Fifth District Survey of Manufacturing Activity

Feb. 23, 2016 10 a.m.

Manufacturing Sector Activity Slowed; New Orders Declined, Employment Increased Modestly

Overview

Fifth District manufacturing activity slowed in February, according to the most recent survey by the Federal Reserve Bank of Richmond. Shipments and the volume of new orders decreased modestly this month. Manufacturing hiring continued to increase at a modest pace, while average wages grew mildly and the average workweek lengthened slightly. Prices of raw materials and finished goods rose at a slower pace this month, compared to January.

Despite the current soft conditions, manufacturers remained upbeat about future business conditions. Expectations were for solid growth in shipments and in new orders in the six months ahead. Additionally, firms looked for increased capacity utilization and anticipated rising backlogs. Producers looked for shorter vendor lead times.

Producers expected faster employment growth and moderate growth in wages during the next six months. Survey participants looked for modest growth in the average workweek. Looking ahead, manufacturers anticipated faster growth in prices paid and prices received.

Current Activity

Overall, manufacturing activity slowed in February. The composite index softened six points to a reading of −4. Additionally, new orders and shipments decreased this month. The indicators finished at −6 and −11, respectively. Manufacturing employment grew at the same pace as a month ago; the index remained at 9.

Backlogs decreased in February, with the index ending 18 points lower at −14. Capacity utilization also declined this month, pulling the index down to −5. Vendor lead time lengthened slightly, with that indicator gaining two points to end at 6. Finished goods inventories rose at a moderate pace in February; the index lost four points ending at a reading of 20. Raw materials inventories also rose at a moderate pace, reaching a reading of 36.

Employment

Manufacturing employment continued to increase modestly this month; the index remained at a reading of 9. The average workweek lengthened this month, although at a slower pace compared to January. The index ticked down three points from last month's reading to finish at 5. Average wages increased modestly in February, although the index shed nine points to finish at a reading of 10.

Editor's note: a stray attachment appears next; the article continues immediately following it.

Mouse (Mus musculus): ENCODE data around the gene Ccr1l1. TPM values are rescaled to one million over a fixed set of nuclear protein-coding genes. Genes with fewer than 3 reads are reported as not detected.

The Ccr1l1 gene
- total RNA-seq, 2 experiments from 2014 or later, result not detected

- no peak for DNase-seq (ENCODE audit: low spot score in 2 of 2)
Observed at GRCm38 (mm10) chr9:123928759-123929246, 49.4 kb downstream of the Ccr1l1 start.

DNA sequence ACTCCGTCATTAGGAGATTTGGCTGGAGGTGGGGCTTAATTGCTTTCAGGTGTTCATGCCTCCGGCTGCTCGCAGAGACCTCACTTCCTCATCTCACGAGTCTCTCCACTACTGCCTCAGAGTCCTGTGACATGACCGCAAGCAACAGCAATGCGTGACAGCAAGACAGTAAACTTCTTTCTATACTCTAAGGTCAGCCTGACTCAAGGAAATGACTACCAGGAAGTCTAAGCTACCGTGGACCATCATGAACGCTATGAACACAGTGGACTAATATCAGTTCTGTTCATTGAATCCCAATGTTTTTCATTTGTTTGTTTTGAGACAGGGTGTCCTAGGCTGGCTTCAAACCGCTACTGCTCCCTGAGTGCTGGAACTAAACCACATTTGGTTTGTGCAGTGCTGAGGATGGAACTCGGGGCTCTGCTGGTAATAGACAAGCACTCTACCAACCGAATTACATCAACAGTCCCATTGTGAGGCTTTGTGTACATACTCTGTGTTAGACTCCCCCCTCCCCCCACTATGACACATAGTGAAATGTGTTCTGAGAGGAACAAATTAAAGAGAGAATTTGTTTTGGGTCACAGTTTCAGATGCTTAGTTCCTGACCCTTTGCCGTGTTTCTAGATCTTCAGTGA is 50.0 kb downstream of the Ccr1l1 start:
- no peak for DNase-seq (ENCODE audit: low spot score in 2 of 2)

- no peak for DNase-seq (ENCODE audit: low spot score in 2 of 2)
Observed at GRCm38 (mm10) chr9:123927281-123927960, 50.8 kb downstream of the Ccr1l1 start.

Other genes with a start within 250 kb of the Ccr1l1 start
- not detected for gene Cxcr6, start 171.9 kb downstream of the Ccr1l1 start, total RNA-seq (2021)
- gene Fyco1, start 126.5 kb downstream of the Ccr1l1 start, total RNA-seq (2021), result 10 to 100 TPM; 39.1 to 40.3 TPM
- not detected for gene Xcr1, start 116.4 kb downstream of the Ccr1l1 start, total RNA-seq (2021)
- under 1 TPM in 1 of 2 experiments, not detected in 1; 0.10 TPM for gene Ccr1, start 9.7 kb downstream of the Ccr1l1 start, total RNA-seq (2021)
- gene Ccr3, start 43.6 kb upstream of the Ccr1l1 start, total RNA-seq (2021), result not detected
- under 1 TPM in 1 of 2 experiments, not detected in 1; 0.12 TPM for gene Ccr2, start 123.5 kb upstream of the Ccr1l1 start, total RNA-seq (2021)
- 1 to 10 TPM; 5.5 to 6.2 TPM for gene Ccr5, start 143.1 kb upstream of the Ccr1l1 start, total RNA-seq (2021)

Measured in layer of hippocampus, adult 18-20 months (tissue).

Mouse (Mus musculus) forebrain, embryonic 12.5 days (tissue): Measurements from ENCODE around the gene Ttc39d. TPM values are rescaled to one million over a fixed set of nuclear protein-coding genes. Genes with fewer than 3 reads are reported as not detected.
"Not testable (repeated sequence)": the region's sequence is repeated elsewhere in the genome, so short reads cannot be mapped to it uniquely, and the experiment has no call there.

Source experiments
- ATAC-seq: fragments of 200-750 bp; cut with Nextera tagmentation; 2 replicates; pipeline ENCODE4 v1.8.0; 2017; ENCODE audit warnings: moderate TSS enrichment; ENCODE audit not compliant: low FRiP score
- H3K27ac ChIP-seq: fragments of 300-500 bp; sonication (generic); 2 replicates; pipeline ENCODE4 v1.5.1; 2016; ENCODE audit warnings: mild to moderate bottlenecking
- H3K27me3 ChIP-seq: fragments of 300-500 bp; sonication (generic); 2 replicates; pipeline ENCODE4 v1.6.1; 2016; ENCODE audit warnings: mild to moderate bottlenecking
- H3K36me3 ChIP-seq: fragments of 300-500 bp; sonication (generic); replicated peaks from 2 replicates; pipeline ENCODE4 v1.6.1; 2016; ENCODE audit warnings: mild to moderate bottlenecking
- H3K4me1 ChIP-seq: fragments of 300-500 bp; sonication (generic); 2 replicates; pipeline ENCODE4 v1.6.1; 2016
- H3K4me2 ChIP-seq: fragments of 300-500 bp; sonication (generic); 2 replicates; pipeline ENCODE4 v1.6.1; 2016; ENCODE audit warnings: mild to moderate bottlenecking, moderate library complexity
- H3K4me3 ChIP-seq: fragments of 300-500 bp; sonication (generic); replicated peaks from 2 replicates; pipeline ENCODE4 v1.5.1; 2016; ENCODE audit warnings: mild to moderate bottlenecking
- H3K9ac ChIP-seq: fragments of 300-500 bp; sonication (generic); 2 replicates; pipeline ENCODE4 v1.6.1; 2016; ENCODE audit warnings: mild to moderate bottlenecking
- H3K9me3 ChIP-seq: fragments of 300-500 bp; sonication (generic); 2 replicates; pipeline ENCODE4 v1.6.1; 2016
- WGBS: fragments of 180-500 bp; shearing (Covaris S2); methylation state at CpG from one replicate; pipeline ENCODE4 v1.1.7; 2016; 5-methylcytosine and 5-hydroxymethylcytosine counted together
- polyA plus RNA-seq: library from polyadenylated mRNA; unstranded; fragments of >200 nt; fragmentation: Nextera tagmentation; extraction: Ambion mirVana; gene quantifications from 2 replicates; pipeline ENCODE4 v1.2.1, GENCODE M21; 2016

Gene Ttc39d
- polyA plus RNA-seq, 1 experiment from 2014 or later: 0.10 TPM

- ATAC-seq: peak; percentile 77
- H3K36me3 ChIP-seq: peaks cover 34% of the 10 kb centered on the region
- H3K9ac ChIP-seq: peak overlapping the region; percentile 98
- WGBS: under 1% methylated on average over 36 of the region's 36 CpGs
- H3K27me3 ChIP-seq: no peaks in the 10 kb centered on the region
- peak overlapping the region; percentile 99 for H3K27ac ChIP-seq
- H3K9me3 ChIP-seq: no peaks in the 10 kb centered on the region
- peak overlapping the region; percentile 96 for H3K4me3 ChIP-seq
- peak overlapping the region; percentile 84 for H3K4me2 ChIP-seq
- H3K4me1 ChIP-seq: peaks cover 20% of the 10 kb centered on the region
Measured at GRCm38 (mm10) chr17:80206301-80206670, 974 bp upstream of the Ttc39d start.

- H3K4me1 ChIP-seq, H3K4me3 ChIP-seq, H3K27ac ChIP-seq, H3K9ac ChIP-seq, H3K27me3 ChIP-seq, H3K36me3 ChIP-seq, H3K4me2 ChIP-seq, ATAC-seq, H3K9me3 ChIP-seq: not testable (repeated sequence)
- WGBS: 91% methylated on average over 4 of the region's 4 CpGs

Expectations

Looking ahead six months, producers remained upbeat about business conditions. Manufacturers expected solid growth in shipments and in the volume of new orders. The indexes for expected shipments and new orders ended at readings of 31, compared to January readings of 34 and 28, respectively.

Firms continued to expect backlogs would increase at a faster pace in the months ahead; that outlook index remained at 13. Manufacturers expected vendor lead times would shorten slightly; the outlook index lost six points to end at 4. Survey participants anticipated capital spending would grow at about the same pace as last month’s expectations, pushing that index up three points to 25. The index for future capacity utilization lost 12 points to end at a reading of 17.

Survey respondents looked for steady growth in hiring in the months ahead. That outlook index finished four points below last month's gauge at a reading of 19. The index for expected average wages settled at 23, 10 points below January’s reading. Additionally, the expected average workweek index lost nine points to end at a reading of 5.

Prices

Prices of raw materials prices rose at an at an annualized 0.16 percent rate, slowing from the previous 0.59 percent rate. Prices of finished goods also rose at a slower pace this month, growing at a 0.29 annualized rate, compared to January's 0.51 percent pace.

For the six months ahead, survey participants anticipated input prices would grow more quickly, at an annualized 1.18 percent pace, following January's expectation for 1.38 percent annualized future price growth. Prices of finished goods were expected to rise at a 0.69 percent pace over the next six months. A month ago, the outlook was for 1.15 percent annualized price growth.

Survey Participation, Report, and Data Questions

Jeannette Plamp
Associate Regional Economist
(804) 697-8152